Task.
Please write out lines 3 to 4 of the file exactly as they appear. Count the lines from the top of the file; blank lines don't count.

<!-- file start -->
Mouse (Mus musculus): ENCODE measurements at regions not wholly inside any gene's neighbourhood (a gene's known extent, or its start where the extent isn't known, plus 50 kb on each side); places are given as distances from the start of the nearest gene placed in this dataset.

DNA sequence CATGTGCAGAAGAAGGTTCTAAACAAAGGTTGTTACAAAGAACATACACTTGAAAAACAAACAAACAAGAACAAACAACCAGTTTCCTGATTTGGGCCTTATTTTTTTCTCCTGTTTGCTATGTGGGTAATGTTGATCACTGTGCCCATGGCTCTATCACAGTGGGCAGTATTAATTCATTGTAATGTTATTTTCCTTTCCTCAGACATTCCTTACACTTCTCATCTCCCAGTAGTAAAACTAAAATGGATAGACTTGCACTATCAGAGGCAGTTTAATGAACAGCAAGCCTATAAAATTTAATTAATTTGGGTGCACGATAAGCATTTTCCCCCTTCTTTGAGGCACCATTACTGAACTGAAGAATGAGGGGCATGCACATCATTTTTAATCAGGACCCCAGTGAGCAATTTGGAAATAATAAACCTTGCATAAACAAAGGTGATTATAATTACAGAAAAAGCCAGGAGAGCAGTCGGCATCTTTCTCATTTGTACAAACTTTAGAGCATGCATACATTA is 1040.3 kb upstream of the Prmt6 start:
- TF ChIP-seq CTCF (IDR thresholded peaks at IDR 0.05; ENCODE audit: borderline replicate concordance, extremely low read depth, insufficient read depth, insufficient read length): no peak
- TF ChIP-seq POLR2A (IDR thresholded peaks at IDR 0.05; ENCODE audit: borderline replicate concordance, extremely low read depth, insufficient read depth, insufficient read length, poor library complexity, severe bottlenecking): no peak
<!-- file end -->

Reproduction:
- TF ChIP-seq CTCF (IDR thresholded peaks at IDR 0.05; ENCODE audit: borderline replicate concordance, extremely low read depth, insufficient read depth, insufficient read length): no peak
- TF ChIP-seq POLR2A (IDR thresholded peaks at IDR 0.05; ENCODE audit: borderline replicate concordance, extremely low read depth, insufficient read depth, insufficient read length, poor library complexity, severe bottlenecking): no peak